• Baclofen;
  • chronic pain;
  • morphine;
  • spasticity;
  • ziconotide


To quantify the overall and disaggregated societal costs of intrathecal drug delivery systems (IDDSs) in the treatment of pain and spasticity in the United States.

Materials and Methods

A retrospective review of medical and pharmacy claims was performed on patients with IDDS. Patients were divided into three cohorts according to the conditions that their IDDSs were intended to treat pain, spasticity, or both. Patients also were stratified according to whether or not cost data were available for the implantation of their IDDSs. Total societal costs that were directly attributable to pain or spasticity were summarized, and medical/pharmaceutical encounters were enumerated.


N = 38,951 patients (52.7% women, age 54.1 ± 14.1 years) with IDDSs were identified and included in this study. IDDS patients have an average of 34.0–52.7 (depending on cohort) medical encounters per year, of which an average of 6.3–10.1 is attributable to the condition their IDDS is intended to treat. The average societal cost of the attributable encounters is $12,233 to $20,049 per patient year (inflation-adjusted 2011 U.S. dollars); however, the distribution of these costs is extremely skewed in the positive direction. Inpatient treatment accounts for 65.9% of the societal costs incurred by IDDS patients.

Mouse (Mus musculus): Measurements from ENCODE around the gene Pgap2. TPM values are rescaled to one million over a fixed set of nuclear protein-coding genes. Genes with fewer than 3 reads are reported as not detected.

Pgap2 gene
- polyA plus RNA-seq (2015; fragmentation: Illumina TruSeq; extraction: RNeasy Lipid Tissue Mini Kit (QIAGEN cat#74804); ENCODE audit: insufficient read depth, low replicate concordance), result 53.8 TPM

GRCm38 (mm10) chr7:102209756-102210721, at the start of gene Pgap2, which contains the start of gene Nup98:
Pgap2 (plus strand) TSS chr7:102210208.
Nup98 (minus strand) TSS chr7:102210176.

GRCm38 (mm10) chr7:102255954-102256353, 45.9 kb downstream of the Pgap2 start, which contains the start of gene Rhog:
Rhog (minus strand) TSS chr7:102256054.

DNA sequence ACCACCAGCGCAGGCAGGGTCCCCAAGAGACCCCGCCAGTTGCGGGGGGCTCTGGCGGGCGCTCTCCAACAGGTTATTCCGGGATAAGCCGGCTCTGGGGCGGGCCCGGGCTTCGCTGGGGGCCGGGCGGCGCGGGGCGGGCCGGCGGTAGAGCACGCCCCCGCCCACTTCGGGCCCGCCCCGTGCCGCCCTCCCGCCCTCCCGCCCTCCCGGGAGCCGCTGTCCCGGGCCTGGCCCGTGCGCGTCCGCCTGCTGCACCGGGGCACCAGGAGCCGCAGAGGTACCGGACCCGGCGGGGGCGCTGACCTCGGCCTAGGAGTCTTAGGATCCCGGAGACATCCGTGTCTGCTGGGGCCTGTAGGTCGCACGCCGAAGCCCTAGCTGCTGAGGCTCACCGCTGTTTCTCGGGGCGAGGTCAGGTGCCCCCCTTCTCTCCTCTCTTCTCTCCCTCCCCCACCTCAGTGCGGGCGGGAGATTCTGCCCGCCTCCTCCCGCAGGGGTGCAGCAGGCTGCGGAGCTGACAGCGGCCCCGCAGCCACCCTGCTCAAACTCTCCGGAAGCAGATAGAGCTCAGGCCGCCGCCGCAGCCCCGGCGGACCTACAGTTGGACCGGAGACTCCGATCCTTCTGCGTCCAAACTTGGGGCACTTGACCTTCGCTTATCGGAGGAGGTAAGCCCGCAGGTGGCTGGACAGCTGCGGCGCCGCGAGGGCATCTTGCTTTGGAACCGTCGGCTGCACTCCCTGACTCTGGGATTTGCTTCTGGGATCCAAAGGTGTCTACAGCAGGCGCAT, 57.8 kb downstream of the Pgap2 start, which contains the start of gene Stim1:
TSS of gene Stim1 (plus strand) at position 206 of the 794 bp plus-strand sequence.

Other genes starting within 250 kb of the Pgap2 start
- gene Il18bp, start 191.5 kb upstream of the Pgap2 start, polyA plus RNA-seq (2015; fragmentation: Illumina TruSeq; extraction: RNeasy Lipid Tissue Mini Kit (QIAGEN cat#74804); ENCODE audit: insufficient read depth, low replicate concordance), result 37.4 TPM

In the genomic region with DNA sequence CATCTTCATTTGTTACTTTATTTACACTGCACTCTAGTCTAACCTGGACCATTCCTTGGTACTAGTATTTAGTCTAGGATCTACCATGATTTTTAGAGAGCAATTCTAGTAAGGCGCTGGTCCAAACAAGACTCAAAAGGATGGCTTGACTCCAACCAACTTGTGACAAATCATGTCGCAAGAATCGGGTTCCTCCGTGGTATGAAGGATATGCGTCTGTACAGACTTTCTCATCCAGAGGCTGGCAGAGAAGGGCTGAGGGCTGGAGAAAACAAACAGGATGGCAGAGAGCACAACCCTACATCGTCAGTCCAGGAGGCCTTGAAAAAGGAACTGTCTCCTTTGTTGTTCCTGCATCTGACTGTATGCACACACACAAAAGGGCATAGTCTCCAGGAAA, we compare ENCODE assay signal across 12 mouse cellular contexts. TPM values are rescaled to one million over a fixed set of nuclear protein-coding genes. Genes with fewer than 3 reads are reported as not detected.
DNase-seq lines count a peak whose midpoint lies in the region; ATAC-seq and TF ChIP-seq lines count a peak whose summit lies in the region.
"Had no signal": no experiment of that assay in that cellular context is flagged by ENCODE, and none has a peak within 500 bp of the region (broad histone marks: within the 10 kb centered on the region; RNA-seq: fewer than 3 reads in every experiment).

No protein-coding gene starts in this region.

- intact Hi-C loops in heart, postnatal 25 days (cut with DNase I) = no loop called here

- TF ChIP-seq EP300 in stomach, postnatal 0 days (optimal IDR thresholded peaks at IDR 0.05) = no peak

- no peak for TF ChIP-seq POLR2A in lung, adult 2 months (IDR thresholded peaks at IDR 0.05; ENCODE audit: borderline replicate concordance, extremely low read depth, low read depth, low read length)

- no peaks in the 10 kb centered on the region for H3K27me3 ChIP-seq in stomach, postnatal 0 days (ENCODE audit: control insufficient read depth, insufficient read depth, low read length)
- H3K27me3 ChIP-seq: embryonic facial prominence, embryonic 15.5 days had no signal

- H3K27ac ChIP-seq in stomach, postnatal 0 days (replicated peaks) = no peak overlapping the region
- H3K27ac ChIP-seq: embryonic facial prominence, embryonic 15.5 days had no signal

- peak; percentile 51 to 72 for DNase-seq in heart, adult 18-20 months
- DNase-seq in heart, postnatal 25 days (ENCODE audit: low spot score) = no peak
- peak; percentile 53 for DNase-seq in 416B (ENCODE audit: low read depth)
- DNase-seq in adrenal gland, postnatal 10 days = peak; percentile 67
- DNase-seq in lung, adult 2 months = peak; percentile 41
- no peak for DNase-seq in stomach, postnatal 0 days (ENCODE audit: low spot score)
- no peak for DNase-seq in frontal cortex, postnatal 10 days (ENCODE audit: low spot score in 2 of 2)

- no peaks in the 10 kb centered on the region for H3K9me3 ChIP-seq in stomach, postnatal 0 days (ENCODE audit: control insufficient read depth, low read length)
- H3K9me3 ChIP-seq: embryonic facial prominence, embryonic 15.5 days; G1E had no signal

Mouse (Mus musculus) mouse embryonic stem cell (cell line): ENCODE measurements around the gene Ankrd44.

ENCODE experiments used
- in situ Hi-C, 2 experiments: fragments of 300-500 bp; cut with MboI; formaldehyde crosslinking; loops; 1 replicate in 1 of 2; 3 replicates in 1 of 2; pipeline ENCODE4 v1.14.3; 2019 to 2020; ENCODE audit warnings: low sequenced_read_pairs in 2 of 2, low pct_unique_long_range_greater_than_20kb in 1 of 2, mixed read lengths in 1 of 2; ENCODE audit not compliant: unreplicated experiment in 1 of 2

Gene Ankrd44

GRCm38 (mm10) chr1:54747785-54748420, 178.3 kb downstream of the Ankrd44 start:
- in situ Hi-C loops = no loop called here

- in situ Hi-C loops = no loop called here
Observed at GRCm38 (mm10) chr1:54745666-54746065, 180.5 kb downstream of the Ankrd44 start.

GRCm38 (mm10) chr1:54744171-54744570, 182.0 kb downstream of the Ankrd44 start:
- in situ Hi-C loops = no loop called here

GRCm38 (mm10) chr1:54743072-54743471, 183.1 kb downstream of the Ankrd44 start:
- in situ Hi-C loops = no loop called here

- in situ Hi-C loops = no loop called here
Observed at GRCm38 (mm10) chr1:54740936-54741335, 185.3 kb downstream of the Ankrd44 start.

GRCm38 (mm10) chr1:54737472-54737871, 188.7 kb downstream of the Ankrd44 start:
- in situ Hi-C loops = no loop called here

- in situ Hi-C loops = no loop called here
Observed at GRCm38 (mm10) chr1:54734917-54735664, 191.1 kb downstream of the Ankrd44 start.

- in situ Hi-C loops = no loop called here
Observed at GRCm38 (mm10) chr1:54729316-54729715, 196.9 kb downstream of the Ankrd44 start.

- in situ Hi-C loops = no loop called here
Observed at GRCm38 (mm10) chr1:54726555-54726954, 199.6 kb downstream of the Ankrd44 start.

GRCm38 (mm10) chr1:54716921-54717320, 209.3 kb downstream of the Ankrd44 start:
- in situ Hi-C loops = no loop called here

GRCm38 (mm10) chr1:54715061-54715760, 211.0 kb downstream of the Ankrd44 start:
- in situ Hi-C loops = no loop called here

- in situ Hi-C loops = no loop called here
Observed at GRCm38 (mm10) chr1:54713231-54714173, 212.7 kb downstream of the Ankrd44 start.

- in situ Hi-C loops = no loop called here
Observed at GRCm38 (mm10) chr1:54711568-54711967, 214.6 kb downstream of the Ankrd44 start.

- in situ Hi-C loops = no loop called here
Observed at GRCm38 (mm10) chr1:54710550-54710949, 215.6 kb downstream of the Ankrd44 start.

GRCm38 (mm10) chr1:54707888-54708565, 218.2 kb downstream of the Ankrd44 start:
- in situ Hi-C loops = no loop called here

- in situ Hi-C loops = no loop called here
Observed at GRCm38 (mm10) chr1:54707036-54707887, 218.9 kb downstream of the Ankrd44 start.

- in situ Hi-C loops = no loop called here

The societal costs for IDDS patients are high and extremely variable. A relatively small number of patients made an extreme number of medical encounters and represent a heavy societal cost burden. In order to reduce the growing societal cost of chronic pain and spasticity treatment, measures should be taken to reduce the resource utilization and costs of the most challenging patients.